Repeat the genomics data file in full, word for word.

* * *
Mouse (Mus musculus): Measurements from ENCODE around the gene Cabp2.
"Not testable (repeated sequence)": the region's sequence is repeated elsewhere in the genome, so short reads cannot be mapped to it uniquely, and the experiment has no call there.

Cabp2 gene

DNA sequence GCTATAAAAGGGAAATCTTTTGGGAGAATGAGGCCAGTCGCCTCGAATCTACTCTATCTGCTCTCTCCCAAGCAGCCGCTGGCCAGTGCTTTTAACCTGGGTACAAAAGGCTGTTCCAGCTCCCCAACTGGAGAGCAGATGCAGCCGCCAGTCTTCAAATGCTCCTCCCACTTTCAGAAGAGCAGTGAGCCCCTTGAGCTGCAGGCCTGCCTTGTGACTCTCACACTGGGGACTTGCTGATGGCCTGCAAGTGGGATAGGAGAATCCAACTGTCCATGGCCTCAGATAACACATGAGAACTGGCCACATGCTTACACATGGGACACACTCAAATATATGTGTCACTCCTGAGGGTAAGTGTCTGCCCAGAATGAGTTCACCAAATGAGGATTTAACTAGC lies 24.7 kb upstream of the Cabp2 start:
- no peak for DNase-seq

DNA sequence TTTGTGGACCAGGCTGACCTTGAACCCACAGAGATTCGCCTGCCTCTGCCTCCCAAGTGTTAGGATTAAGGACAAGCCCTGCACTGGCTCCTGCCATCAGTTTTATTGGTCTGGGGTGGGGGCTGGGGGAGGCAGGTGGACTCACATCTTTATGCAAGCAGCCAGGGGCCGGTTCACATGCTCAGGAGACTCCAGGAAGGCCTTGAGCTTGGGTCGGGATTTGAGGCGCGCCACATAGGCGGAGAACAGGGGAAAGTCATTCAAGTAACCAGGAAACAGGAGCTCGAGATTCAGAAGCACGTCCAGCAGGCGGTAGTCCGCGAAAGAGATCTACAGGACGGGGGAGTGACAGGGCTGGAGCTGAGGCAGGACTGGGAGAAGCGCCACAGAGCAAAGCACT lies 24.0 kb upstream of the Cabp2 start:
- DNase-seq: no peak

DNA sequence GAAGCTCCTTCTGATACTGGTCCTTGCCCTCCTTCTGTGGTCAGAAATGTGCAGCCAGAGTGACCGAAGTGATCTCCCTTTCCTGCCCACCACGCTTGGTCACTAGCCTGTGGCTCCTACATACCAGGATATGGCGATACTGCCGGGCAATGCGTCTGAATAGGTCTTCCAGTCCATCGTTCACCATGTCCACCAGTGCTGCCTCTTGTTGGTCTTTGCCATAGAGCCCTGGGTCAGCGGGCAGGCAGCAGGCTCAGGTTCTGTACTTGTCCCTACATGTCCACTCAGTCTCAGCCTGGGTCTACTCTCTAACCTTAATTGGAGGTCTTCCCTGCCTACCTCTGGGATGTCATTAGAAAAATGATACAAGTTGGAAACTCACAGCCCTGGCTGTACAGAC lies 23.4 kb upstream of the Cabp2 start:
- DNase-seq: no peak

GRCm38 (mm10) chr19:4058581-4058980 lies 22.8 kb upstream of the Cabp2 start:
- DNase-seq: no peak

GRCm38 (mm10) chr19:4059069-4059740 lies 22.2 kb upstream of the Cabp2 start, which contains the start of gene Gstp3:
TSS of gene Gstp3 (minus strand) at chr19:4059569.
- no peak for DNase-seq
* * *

Mouse (Mus musculus): Measurements from ENCODE around the gene Cabp2.
"Not testable (repeated sequence)": the region's sequence is repeated elsewhere in the genome, so short reads cannot be mapped to it uniquely, and the experiment has no call there.

Cabp2 gene

DNA sequence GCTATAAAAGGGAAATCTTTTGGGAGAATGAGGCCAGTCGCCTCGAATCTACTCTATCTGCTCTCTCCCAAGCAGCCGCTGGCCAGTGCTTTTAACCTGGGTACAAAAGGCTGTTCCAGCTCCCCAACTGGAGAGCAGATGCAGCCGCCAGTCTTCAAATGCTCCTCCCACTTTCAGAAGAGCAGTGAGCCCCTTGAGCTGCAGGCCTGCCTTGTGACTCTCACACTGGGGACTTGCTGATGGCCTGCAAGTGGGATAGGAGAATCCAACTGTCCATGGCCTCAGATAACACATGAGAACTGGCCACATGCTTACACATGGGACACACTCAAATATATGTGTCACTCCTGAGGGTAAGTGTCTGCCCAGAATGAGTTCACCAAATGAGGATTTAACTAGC lies 24.7 kb upstream of the Cabp2 start:
- no peak for DNase-seq

DNA sequence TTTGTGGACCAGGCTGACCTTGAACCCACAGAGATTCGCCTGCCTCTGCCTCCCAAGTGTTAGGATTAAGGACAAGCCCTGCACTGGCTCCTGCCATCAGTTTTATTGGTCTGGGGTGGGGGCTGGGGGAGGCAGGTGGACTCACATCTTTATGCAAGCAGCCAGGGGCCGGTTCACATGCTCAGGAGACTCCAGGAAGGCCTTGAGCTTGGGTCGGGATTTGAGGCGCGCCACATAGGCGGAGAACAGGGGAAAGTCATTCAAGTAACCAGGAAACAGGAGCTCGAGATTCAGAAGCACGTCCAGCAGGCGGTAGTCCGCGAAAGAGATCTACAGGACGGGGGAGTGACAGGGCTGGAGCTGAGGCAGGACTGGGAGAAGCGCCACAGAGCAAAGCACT lies 24.0 kb upstream of the Cabp2 start:
- DNase-seq: no peak

DNA sequence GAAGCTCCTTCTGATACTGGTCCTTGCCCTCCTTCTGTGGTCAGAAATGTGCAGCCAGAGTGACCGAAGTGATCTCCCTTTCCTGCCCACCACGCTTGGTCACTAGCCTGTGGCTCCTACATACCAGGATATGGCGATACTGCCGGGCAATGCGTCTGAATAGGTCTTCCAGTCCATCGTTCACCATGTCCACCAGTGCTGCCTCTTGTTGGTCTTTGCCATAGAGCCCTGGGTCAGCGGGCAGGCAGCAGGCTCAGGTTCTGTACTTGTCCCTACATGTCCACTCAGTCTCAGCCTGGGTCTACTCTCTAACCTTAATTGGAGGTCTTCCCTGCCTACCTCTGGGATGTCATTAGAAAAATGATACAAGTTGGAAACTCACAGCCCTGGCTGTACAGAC lies 23.4 kb upstream of the Cabp2 start:
- DNase-seq: no peak

GRCm38 (mm10) chr19:4058581-4058980 lies 22.8 kb upstream of the Cabp2 start:
- DNase-seq: no peak

GRCm38 (mm10) chr19:4059069-4059740 lies 22.2 kb upstream of the Cabp2 start, which contains the start of gene Gstp3:
TSS of gene Gstp3 (minus strand) at chr19:4059569.
- no peak for DNase-seq